Raspberry Curd

Makes around 500ml

Curds can be made in any fruit flavour more or less. Raspberry curd is a pleasing dusty pink colour. It'll last a couple of weeks in the fridge, and can be used on toast, panettone or as an 'insert' for cupcakes. There are 3 basic methods for making curd:
1. The old-fashioned way, over a Bain-Marie and stirring for a long time.
2. The high-powered blender, easy and quick.
3. The microwave method, also very rapid.

150g raspberries
175g caster sugar
100g butter, cubed (salted or unsalted, depending on your preference)
Juice of 1 lemon
6 egg yolks

1. Cook the raspberries in a medium saucepan over a low heat. When they break down, sieve them to remove seeds. Return the raspberries to the pan and add the butter, sugar, lemon juice. Whisk together then gradually add the cubes of butter. Keep stirring for about 20 minutes until the mixture has thickened. Scoop into sterilised jars.

2. I use a Vitamix for this. Every day I fall more in love with this blender which saves so much time in the kitchen. Because this pulverises every ingredient, you don't need to deseed/sieve the raspberries. Put all the ingredients except for the butter into the Vitamix. Blend for 5 minutes on high. Then, reduce the speed to 5 and gradually add the cubes of butter one by one until incorporated. Finally push back up to high speed for 30 seconds. Pour into sterilised jars and chill which sets it.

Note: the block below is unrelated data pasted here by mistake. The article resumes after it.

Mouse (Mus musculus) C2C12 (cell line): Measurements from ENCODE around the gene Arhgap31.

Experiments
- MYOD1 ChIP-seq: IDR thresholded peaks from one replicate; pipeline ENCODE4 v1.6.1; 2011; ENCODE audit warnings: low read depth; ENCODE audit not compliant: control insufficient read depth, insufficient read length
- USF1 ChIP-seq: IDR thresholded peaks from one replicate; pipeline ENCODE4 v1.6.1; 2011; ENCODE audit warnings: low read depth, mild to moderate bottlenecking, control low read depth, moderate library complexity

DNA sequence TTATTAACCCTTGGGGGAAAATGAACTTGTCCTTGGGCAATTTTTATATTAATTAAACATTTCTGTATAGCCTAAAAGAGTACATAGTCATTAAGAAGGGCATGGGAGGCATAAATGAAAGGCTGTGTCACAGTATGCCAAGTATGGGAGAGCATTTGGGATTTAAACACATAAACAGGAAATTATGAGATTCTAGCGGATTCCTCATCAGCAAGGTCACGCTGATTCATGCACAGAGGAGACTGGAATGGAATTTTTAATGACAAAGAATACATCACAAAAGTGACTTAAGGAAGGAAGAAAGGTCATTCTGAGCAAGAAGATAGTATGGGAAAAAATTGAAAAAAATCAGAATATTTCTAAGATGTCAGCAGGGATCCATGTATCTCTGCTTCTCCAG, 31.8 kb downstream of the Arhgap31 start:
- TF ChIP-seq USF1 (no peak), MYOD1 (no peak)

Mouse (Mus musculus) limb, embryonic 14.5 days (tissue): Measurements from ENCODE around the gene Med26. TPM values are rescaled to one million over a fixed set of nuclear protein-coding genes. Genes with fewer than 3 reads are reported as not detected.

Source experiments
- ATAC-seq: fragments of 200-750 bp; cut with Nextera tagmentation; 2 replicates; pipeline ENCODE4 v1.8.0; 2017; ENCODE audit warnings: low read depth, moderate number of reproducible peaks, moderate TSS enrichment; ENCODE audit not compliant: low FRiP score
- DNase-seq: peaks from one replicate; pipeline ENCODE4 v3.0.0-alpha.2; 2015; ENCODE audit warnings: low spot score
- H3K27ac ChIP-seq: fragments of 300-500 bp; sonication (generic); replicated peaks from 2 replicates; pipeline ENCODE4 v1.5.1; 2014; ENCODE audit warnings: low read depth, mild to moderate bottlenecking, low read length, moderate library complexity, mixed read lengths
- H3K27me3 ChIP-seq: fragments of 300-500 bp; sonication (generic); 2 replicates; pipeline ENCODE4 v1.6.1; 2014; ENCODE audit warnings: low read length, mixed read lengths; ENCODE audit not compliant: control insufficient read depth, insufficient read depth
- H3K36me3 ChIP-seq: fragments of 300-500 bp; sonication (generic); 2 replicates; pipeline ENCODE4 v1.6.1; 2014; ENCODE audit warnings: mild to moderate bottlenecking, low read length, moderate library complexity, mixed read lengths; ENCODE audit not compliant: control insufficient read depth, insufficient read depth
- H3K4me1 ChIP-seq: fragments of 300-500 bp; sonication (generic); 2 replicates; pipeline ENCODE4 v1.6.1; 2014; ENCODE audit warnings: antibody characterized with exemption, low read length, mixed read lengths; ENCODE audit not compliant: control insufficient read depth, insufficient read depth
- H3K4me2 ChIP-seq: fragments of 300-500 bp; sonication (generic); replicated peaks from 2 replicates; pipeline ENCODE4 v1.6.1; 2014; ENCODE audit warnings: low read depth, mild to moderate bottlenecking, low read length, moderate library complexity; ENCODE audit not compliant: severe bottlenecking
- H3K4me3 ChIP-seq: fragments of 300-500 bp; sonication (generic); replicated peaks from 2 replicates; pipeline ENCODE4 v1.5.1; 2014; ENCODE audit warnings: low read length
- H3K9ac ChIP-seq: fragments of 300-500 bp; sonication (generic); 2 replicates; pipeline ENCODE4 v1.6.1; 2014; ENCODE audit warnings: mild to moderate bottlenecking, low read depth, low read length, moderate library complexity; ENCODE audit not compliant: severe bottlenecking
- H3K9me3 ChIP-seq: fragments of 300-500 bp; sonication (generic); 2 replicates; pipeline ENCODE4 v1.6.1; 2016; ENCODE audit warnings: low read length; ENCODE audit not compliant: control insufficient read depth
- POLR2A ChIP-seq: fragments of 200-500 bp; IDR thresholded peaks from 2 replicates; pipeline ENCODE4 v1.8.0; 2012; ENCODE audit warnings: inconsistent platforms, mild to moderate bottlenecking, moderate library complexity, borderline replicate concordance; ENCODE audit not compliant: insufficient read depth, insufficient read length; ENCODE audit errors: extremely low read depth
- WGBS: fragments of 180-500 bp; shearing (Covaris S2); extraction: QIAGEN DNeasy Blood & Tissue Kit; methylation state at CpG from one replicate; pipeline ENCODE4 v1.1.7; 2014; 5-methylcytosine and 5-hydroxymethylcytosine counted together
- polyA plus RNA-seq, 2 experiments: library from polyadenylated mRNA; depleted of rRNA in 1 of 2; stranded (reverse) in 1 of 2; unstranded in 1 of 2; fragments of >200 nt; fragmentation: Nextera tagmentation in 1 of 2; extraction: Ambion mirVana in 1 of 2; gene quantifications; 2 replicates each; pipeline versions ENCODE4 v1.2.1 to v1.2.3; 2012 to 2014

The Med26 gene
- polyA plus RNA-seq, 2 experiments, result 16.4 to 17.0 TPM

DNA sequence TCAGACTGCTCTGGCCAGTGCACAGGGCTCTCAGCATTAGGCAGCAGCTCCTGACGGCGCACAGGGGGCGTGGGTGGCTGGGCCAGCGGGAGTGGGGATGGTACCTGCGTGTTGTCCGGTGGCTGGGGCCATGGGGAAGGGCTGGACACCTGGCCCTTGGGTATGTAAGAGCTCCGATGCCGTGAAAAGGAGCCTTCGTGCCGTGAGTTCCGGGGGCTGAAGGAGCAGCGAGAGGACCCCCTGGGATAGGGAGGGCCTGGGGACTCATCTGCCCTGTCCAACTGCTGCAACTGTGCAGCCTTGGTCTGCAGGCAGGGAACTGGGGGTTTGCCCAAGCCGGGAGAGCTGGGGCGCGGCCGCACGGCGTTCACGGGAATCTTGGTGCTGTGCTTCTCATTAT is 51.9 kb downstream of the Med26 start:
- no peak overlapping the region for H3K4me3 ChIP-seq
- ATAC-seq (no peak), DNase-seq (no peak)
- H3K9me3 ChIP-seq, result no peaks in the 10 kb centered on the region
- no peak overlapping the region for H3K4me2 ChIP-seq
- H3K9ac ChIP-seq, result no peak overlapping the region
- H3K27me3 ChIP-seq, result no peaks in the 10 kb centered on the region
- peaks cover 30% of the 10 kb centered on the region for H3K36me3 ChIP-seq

3. In a glass or ceramic bowl, whisk together the sugar and eggs. Add the sieved raspberries, lemon juice and butter. Microwave for one minute, each time mixing the ingredients together thoroughly. Do this repeatedly until the mixture coats the back of a spoon. Pour into jars and chill.
raspberry curd pic: Kerstin Rodgers/


My next supper club is Swedish themed, a Midsummer event, hopefully in the garden. 

Swedish chef Linn Soderstrom and I are getting together for the 4th year running to do our annual Swedish midsummer night's feast. These are always popular so book early.

When: 22nd June, the longest day

Food: home smoked salmon, sandalwood herrings, vegan meatballs, Finnish Karelian pies with egg butter, strawberry cake, crispbread, Scandinavian cheeses, gravad lax.

Look: Swedish/Scandi/flower crowns/Viking/ Sheild Maiden.

Bring: your own booze. (Swedish vodka, beer, cider, perry, aquavit is recommended).

Tickets: £50

Passionfruit syllabub pic: Kerstin Rodgers/

Sunday, 27 May 2018

Paddleboarding for beginners